Good fix for Netflix
Netflix has re-emerged as a stock-market star after a fourth-quarter performance that demonstrated its success in broadening the appeal of its Internet video service despite stiffer competition.
The results announced Wednesday served as a resounding endorsement of Netflix Inc. CEO Reed Hastings, who has been spending heavily to license more compelling movies and TV shows in hopes of warding off intensifying competitive threats. Companies such as Amazon.com Inc. and Coinstar Inc.'s Redbox have expanded into streaming video to Internet-connected devices to compete with Netflix.
Hastings' strategy has been met with widespread skepticism, but it paid off during the final three months of last year.
Netflix gained 2 million video-streaming subscribers in the U.S. during the quarter, propelling the company to a profit during a period that was supposed to produce a loss. In a letter to investors, Hastings credited the gains to people's interest in watching a wide range of entertainment on the tablet computers and Internet-connected TVs that they got as holiday gifts.
"As the sales of tablets go, apparently so go the fortunes of Netflix," Wedbush Securities analyst Michael Pachter said.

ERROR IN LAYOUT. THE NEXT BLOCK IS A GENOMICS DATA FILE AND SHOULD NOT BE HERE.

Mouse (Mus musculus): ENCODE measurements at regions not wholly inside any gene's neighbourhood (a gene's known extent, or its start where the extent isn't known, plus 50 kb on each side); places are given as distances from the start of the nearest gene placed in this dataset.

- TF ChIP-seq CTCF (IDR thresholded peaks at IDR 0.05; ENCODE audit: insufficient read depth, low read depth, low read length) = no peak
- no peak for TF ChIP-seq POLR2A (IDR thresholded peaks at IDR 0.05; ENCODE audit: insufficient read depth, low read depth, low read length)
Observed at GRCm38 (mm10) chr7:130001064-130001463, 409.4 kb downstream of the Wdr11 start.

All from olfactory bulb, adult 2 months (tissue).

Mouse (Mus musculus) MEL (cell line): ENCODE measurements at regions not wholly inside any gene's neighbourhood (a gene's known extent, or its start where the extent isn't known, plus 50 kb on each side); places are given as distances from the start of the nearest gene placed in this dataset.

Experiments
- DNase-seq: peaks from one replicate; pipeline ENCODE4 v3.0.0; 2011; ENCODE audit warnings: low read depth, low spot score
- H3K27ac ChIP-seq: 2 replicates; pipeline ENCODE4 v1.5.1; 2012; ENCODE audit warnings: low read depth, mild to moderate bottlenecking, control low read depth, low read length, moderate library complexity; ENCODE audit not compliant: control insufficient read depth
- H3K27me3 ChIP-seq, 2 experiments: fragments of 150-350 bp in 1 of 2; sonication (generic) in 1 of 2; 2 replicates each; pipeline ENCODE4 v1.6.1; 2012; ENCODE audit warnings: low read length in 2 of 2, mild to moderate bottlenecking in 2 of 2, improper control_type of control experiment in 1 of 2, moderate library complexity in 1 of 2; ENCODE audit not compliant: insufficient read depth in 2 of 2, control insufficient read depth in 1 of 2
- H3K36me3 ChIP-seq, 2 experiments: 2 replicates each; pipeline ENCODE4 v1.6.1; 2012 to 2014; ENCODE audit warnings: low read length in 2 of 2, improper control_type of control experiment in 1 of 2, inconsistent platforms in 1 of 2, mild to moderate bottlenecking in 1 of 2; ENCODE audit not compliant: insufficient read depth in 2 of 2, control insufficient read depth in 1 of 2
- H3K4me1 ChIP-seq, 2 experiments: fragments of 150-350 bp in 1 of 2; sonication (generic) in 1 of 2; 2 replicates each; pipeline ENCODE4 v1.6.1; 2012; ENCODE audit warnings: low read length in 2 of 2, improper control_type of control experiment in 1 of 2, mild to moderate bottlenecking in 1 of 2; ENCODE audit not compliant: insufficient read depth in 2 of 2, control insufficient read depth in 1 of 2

Investors were euphoric. Netflix's volatile stock soared $36.24, or more than 35 per cent, to $139.50 in extended trading after the numbers came out. If the rally carries over into Thursday's regular trading, Netflix's stock would hit a new 52-week high. It would also mark a nearly 80 per cent increase since the company's early December announcement of a licensing deal with The Walt Disney Co. for exclusive streaming rights to new movies beginning in 2016.
The upturn in Netflix's stock has been a boon for billionaire investor Carl Icahn, who began accumulating a 10 per cent stake in the company in early September when the stock was trading below $55.
Despite the recent rebound, Netflix's stock remains well below its peak price of nearly $305 reached in July 2011. That was around the same time the company outraged subscribers with a change that increased prices by as much as 60 per cent for those who wanted to stream video and still rent DVDs through the mail. Hastings has been scrambling to make amends since the backlash triggered mass cancellations.
"There is still an echo and a bruise," Hastings told analyst during a Wednesday conference call. "We are still extremely thoughtful and careful about what we are trying to do. It wouldn't take much for the issue to flare up again or for us to lose trust. You might say we are on probation at this point, so we are out of jail."
The fourth-quarter surge in new customers left Netflix with 27.1 million U.S. subscribers to its streaming service, which costs $8 per month.
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